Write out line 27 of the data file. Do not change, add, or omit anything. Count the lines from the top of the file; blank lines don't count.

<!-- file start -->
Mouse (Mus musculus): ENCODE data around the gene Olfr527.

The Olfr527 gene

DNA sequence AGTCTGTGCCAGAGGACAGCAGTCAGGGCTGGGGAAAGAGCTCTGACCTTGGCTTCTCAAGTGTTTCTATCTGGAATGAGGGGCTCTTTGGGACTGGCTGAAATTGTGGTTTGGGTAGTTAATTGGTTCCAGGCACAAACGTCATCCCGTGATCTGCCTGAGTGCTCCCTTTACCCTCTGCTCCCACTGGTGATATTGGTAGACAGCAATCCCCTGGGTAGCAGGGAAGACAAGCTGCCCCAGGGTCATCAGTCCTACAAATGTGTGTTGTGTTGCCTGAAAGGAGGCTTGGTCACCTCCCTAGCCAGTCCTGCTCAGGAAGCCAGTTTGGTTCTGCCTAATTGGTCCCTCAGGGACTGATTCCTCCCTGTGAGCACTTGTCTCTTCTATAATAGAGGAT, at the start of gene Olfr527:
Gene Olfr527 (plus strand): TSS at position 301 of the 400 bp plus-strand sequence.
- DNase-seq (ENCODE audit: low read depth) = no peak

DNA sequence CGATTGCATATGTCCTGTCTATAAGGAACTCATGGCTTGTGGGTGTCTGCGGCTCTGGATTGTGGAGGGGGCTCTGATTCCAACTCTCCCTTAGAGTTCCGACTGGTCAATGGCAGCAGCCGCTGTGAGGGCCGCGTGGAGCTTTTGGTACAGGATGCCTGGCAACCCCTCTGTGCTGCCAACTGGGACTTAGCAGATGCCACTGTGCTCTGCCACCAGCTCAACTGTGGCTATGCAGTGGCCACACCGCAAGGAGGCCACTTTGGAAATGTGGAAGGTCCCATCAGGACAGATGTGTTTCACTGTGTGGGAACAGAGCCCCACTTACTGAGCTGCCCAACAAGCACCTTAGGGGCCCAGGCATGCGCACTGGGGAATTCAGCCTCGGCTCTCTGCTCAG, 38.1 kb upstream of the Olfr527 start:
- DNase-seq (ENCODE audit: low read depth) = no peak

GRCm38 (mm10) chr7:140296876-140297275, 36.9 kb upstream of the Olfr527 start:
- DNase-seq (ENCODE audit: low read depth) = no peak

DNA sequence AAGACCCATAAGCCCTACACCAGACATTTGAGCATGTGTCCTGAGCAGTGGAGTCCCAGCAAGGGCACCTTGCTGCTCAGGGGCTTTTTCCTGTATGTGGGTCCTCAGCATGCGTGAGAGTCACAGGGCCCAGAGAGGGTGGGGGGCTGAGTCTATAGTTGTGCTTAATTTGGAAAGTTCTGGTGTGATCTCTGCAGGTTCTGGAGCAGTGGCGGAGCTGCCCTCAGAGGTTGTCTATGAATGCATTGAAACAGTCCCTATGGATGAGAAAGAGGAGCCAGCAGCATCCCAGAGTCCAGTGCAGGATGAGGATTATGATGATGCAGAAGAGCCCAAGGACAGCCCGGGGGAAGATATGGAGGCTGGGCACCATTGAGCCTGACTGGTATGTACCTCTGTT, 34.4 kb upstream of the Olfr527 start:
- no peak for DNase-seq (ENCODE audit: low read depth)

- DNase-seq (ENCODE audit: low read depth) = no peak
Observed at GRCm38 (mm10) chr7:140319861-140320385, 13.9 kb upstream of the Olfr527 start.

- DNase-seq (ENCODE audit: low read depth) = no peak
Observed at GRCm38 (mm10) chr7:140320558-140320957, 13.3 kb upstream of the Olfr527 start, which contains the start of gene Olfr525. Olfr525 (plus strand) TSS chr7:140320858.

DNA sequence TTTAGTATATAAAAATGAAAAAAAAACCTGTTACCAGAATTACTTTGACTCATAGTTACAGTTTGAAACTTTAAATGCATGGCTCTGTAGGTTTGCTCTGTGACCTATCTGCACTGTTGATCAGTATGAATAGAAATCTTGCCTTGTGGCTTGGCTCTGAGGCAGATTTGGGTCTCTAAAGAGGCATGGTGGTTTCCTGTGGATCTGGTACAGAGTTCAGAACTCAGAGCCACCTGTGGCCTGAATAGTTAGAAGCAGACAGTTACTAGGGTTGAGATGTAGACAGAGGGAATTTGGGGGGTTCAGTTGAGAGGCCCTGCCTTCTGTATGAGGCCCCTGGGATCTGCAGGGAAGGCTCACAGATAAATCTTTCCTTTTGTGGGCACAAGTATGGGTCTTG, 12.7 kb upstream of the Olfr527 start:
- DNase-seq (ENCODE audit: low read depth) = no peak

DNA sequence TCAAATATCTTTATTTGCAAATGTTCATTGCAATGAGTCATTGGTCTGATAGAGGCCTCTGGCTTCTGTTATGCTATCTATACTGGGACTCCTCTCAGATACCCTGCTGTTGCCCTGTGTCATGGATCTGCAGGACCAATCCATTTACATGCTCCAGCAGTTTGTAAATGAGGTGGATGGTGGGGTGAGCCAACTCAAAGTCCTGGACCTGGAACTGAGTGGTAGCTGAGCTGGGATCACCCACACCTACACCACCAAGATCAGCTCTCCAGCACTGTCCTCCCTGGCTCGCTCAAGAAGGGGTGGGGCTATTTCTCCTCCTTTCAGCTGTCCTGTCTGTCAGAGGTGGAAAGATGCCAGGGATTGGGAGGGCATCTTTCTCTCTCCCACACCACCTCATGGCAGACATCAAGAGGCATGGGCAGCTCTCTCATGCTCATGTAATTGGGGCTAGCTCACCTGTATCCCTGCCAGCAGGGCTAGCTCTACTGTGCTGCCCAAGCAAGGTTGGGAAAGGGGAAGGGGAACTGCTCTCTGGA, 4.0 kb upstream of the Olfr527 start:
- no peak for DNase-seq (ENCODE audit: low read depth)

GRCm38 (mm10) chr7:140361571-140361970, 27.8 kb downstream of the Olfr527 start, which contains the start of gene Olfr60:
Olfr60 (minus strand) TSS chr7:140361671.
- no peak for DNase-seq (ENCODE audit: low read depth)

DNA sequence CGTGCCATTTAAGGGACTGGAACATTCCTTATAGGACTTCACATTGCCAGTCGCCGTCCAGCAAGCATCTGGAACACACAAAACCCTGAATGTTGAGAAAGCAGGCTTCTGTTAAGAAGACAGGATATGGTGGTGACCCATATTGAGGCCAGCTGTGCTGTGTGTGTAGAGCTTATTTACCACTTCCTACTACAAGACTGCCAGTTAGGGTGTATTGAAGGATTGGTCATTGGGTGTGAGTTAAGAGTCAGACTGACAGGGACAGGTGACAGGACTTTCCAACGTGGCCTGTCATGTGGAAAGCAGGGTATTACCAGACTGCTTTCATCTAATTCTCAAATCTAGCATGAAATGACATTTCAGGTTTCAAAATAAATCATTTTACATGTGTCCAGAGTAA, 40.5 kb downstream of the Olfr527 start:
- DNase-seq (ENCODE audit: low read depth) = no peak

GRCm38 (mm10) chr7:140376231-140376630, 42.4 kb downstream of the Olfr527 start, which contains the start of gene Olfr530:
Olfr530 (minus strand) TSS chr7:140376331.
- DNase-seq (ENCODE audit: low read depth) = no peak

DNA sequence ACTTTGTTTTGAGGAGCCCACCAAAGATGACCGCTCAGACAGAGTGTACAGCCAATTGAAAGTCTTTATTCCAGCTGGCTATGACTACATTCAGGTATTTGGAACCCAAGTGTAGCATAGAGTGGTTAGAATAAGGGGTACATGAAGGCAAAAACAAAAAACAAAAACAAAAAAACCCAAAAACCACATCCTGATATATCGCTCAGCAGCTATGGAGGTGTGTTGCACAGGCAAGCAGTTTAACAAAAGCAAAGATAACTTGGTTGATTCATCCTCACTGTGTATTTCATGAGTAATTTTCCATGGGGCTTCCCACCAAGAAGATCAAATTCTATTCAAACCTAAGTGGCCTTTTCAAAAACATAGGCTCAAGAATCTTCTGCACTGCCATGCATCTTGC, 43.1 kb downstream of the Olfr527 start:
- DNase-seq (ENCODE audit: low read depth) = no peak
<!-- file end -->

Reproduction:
- DNase-seq (ENCODE audit: low read depth) = no peak